Sometimes Gladness x 3 Poems
+ Additional Texts - Road to Paradise + The Gruen Transfer
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Dialogue can be defined as an attempt by the writers to mimic spoken language, by using written language features to represent verbal language features. Dialogue can be direct, which is verbal, or indirect, which is shown through thoughts, non spoken, in novels or poems. Poem 1- Outline & LFs in ‘Up the Wall’
Bruce Dawe’s poems, from Sometimes Gladness, are a commentary of Australian life, from 1954 to 1978. • Dawe’s ‘Up the wall’, from Sometimes Gladness is structured into the traditional form of a sonnet. This is ironic, as the traditional form of sonnets are love songs, whereas this is in sharp contrast to a love song, as it is full of hate and dread. • The specific purpose of this piece is to show the contrasting views or perspectives of the husband and wife, and how their different views create a gulf to emerge between them in their daily lives, shown through dialogue that isn’t in the form of a conversation. • LFS: This is demonstrated in the metaphor, repetition, and sarcasm.
LF – Metaphor
• What is the LF - Firstly, Bruce Dawe attempts to represent the woman’s feeling of being irritated and annoyed, through the metaphor, “children carve up the mind”.
• What does it do -This is a violent image implying that they are eating, digging into her mind, aggressively nagging and cutting up her mind with loud, messy noise. • It also implies a surgical procedure, as her life has been reduced to nothing. .
LF – Repetition
• What is the LF - In the second stanza, “She says” is repeated three times, representing a persistent nagging and a constant repetitiveness in her life.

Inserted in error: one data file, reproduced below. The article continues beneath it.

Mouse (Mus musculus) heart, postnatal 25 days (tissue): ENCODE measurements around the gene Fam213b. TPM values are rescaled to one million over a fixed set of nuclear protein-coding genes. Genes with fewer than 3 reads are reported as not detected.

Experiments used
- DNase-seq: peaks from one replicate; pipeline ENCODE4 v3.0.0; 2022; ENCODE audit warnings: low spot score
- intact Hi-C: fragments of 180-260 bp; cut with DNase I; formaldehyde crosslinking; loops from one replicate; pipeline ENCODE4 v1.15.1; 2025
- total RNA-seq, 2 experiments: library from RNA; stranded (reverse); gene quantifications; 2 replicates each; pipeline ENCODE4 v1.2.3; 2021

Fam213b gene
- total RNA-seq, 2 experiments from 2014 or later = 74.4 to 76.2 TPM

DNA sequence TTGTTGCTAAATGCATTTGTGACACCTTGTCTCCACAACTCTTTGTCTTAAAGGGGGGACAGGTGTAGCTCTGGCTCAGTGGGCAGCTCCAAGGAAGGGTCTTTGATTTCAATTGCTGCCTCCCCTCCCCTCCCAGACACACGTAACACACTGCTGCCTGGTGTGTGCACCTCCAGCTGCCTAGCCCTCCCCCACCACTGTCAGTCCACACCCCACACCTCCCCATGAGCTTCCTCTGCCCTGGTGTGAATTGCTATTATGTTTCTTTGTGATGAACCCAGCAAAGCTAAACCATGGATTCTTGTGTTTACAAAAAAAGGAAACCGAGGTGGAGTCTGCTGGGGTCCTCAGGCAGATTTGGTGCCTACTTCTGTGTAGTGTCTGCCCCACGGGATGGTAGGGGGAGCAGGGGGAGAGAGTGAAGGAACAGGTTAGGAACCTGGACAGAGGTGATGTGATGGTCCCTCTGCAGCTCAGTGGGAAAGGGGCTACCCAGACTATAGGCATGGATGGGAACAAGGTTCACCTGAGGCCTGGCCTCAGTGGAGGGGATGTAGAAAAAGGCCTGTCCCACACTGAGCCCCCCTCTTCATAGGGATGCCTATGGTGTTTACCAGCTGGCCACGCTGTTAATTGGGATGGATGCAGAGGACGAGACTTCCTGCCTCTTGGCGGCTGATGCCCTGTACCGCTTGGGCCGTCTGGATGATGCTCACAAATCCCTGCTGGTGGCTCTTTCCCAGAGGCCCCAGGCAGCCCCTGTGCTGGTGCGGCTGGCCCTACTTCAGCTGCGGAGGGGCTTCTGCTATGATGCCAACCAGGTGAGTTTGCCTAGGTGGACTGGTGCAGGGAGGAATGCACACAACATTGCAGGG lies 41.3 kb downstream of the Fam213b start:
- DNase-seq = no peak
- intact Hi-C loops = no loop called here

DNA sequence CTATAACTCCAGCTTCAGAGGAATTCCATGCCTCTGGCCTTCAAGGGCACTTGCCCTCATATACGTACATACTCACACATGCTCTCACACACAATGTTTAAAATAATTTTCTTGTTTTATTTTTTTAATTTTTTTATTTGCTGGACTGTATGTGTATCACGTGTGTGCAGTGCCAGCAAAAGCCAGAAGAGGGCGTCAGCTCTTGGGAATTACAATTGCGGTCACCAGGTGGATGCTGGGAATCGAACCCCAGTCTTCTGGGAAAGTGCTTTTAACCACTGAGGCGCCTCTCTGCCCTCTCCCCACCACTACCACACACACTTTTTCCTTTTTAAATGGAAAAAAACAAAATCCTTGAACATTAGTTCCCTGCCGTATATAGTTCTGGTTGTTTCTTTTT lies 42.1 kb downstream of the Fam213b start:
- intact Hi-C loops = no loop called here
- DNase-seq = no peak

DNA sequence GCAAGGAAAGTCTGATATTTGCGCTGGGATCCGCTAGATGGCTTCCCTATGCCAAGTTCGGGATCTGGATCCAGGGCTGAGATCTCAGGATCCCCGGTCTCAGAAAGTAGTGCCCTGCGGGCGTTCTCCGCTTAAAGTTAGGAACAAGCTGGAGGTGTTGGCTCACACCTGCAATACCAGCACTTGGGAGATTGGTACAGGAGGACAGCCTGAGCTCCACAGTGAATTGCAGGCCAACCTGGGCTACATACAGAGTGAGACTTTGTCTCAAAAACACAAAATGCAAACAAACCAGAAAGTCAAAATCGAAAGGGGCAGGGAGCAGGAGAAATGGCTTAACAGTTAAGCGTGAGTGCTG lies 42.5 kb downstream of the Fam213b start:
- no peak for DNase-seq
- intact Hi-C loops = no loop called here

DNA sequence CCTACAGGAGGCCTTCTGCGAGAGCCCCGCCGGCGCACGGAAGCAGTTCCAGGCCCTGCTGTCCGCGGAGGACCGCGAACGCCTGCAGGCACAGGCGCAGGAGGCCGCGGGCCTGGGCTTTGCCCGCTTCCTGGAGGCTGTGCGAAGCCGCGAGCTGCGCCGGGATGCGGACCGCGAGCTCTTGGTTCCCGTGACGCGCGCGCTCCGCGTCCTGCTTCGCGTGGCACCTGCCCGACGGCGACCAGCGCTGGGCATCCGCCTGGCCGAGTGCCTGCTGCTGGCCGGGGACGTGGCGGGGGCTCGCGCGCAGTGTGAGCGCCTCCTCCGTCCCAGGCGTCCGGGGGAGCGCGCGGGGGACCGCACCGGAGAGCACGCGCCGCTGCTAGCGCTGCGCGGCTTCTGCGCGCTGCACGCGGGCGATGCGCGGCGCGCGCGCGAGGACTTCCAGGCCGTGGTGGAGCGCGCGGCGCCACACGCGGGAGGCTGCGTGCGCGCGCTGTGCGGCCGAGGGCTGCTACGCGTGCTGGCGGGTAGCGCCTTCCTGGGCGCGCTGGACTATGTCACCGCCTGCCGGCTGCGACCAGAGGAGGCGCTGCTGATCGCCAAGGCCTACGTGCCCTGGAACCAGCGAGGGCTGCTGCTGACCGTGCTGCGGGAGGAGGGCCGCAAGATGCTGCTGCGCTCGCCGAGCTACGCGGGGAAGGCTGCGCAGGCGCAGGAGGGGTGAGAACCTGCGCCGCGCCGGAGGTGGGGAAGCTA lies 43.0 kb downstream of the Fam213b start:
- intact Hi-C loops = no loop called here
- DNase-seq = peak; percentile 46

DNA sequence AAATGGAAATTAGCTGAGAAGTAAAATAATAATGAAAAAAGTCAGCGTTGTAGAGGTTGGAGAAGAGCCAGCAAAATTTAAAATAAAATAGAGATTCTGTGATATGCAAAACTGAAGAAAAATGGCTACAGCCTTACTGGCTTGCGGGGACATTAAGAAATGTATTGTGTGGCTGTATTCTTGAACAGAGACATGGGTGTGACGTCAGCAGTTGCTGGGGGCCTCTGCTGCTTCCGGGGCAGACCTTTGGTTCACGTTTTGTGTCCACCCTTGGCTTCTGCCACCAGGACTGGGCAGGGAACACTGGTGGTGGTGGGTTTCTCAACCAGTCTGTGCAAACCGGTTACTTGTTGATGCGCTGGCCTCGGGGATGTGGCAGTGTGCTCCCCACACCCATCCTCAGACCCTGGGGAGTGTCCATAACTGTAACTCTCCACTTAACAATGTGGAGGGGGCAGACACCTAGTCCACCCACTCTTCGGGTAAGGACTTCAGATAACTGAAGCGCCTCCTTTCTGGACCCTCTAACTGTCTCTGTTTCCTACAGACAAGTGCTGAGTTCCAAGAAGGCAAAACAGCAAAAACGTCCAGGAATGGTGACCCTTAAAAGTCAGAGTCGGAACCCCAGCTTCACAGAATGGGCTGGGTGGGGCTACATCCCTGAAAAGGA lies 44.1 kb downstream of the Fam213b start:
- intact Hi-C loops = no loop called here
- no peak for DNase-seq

• What does it do -This dialogue gives the audience a dramatic closeness to the miserable and desperate situation the woman is in.
• This stanza is a turning point in the poem, as the first half is from the woman’s perspective. At this point the spotlight turns to the man, with him representing his impression of what his wife says. • The man having the last say is an important aspect, as the woman, who is the main character and the main voice throughout the poem, does not have the last say in the piece, as her voice is invalidated by his. It shows no conclusion, or answer to the problem has been amounted to, but the man speaks last, emphasizing that he has the last word.
LF – Sarcasm
• What is the LF - In the final stanza, the husband, perhaps at the pub with his mates, with direct speech says sarcastically “It’s a quiet neighborhood…almost too quiet”.
• What does it do -This sarcasm conveys to the audience that the man resists his moral obligations to his wife, reflecting his relationship with her, and his feelings towards the situation. • This sarcasm could also be interpreted as a contrast in perspectives. The woman’s life is full of noise, while he doesn’t understand his wife’s life, and doesn’t listen to her.
• Throughout the poem, the husband and wife’s dialogue never occurs in a conversation between the couple, but is always them talking to us, or to themselves, but never directly interacting, resulting in a physical and emotional gulf in-between them. Conclude ‘Up the Wall’
In summary, ‘Up the Wall’ …answer question…dialogue doesn’t always equal conversation, which is done through metaphor, repetition, and sarcasm. Link / Compare / Contrast: Another poem that displays the failure of dialogue, that doesn’t occur in a conversation between people, is ‘Weapons Training’
Poem 2- Outline & LFs in ‘Weapons Training’
• In Dawe’s Weapon Training, a military soldier is training recruits on how to use their riffles. • His sexist monologue insults and belittles the men, with the purpose of making them suffer, and toughening them up. •...
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